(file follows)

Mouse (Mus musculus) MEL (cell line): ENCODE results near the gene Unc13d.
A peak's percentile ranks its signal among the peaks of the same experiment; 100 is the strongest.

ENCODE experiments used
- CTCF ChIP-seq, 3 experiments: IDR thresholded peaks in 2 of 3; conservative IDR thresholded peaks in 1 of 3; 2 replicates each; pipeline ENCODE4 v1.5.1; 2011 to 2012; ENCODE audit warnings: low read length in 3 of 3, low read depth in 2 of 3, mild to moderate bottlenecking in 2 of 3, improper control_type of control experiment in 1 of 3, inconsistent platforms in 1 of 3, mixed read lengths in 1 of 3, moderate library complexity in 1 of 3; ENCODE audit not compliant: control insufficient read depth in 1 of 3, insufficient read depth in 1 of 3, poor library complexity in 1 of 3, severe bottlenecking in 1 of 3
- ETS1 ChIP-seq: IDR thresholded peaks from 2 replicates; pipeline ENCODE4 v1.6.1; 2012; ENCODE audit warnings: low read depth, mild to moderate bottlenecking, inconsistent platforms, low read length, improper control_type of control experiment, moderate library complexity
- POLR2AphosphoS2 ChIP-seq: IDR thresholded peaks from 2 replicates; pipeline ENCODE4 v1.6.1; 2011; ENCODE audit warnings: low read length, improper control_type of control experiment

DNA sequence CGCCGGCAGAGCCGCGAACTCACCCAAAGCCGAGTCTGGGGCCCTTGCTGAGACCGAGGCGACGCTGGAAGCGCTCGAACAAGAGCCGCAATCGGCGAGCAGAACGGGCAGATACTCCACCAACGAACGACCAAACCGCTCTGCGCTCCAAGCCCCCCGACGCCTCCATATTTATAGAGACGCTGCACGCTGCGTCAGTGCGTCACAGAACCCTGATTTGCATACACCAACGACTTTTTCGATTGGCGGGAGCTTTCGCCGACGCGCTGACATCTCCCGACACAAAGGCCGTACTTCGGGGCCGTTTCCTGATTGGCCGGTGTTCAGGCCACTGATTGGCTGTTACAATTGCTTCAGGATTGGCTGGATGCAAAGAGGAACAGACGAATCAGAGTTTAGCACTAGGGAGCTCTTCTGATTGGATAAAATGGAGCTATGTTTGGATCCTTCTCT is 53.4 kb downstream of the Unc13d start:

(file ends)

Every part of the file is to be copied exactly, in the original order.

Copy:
Mouse (Mus musculus) MEL (cell line): ENCODE results near the gene Unc13d.
A peak's percentile ranks its signal among the peaks of the same experiment; 100 is the strongest.

ENCODE experiments used
- CTCF ChIP-seq, 3 experiments: IDR thresholded peaks in 2 of 3; conservative IDR thresholded peaks in 1 of 3; 2 replicates each; pipeline ENCODE4 v1.5.1; 2011 to 2012; ENCODE audit warnings: low read length in 3 of 3, low read depth in 2 of 3, mild to moderate bottlenecking in 2 of 3, improper control_type of control experiment in 1 of 3, inconsistent platforms in 1 of 3, mixed read lengths in 1 of 3, moderate library complexity in 1 of 3; ENCODE audit not compliant: control insufficient read depth in 1 of 3, insufficient read depth in 1 of 3, poor library complexity in 1 of 3, severe bottlenecking in 1 of 3
- ETS1 ChIP-seq: IDR thresholded peaks from 2 replicates; pipeline ENCODE4 v1.6.1; 2012; ENCODE audit warnings: low read depth, mild to moderate bottlenecking, inconsistent platforms, low read length, improper control_type of control experiment, moderate library complexity
- POLR2AphosphoS2 ChIP-seq: IDR thresholded peaks from 2 replicates; pipeline ENCODE4 v1.6.1; 2011; ENCODE audit warnings: low read length, improper control_type of control experiment

DNA sequence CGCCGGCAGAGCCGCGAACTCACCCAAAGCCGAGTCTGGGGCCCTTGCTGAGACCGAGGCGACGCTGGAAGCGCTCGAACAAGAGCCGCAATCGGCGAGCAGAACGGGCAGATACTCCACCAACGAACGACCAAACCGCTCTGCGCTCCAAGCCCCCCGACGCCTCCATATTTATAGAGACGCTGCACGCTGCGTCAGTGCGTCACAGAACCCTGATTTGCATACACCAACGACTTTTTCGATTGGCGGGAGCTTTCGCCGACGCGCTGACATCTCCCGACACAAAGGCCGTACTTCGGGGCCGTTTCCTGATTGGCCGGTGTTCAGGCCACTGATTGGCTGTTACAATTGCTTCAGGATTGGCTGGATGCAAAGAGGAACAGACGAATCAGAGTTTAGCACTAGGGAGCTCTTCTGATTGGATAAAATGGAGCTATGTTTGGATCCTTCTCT is 53.4 kb downstream of the Unc13d start: